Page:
While you may think working hard and being good at your job is all you need to get yourself that promotion you always wanted, there’s really more to it than that. In fact, according to a new survey, what you wear to work can have a big effect on whether you climb that corporate ladder.
According to a poll by OfficeTeam, 86% of professionals and 80% of mangers say clothing choices can play a role in whether someone gets promoted or not. And these days folks aren’t necessarily getting away with not dressing well at the office. The survey finds that 44% of senior managers have talked to an employee about inappropriate attire, while 32% have sent someone home because of what they were wearing.
But what is deemed appropriate in the office has changed over the years. HR mangers report that things like jeans, tennis shoes and leggings are more acceptable now than they were five years ago, although in that same time, employers have become less okay with tank tops, tops that expose one or both shoulders and shorts.
So, based on all of this, it seems pretty important to put a bit of thought and effort into what you wear to work, and it seems a lot of folks are doing just that. In fact, the survey finds that workers spend an average of 11 minutes deciding what to wear. And while you think women would be more concerned with their appearance, it turns out that men actually spend more time picking out their work clothes than women (12 minutes vs. nine minutes).
It’s no secret that many workers are not using all their vacation time, but there is some goods news. According to a new report, workers are actually using more vacation days than have in the past seven years. Project Time Off reports that the average American worker used 17.2 vacation days last year, up from 16.8 in 2016 and the highest amount since 2010 (17.5)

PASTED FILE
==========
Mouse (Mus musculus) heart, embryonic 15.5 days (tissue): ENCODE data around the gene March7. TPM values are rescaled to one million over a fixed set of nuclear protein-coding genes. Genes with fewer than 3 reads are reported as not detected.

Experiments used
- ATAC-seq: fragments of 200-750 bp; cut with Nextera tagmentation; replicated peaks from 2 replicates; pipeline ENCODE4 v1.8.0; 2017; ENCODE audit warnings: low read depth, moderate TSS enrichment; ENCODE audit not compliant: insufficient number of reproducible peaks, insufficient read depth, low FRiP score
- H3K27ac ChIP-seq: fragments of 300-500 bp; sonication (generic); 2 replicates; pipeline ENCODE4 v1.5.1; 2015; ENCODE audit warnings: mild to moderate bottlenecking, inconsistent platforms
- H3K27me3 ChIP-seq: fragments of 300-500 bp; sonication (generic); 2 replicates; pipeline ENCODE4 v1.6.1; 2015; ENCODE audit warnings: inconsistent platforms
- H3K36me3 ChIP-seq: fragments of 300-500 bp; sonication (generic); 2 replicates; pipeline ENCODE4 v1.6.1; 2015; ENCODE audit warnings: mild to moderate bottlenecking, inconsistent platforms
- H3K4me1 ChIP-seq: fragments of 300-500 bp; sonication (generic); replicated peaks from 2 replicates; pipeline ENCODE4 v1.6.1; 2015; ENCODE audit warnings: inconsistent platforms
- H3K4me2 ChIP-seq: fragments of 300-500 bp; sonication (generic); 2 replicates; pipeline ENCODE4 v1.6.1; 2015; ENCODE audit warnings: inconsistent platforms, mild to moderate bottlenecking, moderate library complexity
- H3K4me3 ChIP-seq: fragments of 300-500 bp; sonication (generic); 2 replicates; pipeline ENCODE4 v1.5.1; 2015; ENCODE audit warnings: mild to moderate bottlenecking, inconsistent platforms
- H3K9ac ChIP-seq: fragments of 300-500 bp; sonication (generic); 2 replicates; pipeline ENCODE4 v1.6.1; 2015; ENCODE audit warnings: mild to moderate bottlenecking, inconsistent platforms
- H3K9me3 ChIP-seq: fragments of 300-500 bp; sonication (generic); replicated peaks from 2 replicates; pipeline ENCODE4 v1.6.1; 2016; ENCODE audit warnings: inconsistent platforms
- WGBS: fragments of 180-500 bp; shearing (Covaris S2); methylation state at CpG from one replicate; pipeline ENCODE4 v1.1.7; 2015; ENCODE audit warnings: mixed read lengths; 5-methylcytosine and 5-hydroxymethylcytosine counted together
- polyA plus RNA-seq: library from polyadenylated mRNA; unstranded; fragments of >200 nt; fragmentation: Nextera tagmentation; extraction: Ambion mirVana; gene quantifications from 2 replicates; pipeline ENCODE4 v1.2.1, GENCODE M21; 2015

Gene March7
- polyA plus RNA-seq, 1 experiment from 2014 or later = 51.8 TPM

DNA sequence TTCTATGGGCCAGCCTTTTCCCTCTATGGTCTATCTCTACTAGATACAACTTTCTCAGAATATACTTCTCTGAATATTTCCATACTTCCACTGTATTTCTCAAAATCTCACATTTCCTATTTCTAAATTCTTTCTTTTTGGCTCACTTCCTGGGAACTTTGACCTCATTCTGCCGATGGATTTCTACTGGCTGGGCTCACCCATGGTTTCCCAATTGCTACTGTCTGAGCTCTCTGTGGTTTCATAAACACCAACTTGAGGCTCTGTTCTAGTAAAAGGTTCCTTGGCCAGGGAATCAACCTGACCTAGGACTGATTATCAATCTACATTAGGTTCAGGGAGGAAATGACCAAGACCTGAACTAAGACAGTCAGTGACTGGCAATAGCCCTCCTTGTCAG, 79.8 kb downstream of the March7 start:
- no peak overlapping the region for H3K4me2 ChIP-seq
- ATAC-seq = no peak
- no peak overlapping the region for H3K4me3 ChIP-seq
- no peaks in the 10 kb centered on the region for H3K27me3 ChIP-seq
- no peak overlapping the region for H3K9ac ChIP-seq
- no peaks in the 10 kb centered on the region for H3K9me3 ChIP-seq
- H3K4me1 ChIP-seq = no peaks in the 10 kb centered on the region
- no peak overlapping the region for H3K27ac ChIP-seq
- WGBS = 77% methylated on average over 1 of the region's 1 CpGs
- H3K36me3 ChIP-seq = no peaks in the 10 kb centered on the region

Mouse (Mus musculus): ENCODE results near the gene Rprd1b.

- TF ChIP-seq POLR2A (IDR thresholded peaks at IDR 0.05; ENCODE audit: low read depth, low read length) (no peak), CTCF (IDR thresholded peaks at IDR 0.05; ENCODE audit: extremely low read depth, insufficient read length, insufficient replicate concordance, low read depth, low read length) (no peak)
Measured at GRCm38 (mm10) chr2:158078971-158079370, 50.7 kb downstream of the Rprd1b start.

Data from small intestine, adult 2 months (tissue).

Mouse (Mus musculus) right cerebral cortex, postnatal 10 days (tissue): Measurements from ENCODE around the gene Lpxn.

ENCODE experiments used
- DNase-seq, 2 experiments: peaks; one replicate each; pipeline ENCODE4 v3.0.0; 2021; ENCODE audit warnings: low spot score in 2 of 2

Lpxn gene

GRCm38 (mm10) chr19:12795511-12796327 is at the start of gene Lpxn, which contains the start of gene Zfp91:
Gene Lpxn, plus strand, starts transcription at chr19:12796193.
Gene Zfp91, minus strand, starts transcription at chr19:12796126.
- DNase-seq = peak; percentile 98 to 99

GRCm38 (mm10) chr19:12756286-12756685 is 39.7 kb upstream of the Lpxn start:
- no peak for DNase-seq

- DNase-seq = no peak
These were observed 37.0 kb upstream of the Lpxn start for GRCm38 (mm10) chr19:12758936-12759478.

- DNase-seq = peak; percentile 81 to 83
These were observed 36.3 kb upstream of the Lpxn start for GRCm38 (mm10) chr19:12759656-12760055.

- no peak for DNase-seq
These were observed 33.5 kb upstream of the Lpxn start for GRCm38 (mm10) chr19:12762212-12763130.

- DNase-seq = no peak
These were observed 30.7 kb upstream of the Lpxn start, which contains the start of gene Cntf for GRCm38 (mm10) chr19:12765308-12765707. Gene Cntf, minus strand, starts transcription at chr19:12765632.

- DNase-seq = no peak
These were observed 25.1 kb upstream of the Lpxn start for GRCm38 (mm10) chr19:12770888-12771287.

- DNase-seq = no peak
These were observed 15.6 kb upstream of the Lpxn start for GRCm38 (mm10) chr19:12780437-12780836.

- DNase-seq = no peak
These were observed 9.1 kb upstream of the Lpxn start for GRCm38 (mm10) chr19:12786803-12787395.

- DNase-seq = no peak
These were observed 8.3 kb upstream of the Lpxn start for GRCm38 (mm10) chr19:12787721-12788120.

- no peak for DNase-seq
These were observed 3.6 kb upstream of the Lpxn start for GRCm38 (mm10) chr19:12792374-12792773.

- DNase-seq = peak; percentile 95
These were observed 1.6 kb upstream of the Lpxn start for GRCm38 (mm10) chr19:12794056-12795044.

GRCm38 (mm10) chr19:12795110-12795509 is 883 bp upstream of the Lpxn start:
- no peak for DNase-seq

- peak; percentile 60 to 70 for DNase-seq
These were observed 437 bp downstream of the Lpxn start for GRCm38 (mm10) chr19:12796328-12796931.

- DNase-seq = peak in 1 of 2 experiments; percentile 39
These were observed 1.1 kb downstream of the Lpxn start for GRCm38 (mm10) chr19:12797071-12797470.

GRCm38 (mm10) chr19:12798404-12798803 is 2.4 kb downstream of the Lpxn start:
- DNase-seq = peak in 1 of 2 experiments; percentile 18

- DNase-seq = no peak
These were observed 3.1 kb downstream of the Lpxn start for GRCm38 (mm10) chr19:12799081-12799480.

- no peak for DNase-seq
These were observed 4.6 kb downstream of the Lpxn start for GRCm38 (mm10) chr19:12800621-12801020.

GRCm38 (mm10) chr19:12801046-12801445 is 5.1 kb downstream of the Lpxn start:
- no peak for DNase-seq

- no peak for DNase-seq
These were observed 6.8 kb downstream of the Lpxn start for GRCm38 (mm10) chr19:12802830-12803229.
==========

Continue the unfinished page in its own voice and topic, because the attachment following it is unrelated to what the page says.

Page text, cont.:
But even with this increase, the report finds that 52% of employees still wound up with unused vacation time by the end of 2017, which is a decrease of just 2% from 2016. That translates to 705 million unused vacation days, which is an increase from 662 mil in 2016, with the increase in unused days likely due to employees earning more days.
Overall, most Americans do think it’s important to travel during their time off (84%), yet most use less than half of their time, just eight days, to escape somewhere. As for what’s keeping them from traveling, cost is the biggest barrier (71%), followed by kids (45%) and pets (39%).
But interestingly, cost, kids and pets don’t actually affect the amount of vacation time people take off. The one factor that most affects the days people use is work. Employees concerned about how taking vacation would make them look at the office are the least likely to use all their vacation time (61% not used vs. 52% overall), while those who felt their workload was too heavy left 57% of their days on the table, and those who feel no one else could do their job left 56%.
Source: Project Time Off
With the big royal wedding only weeks away, the world is getting pretty excited about the upcoming nuptials. When Prince Harry and Meghan Markle say “I do” on Saturday, May 19th, the closest most of us will get is watching it on TV, but thanks to Dunkin’ Donuts, we can snack on a special sweet treat to mark the occasion.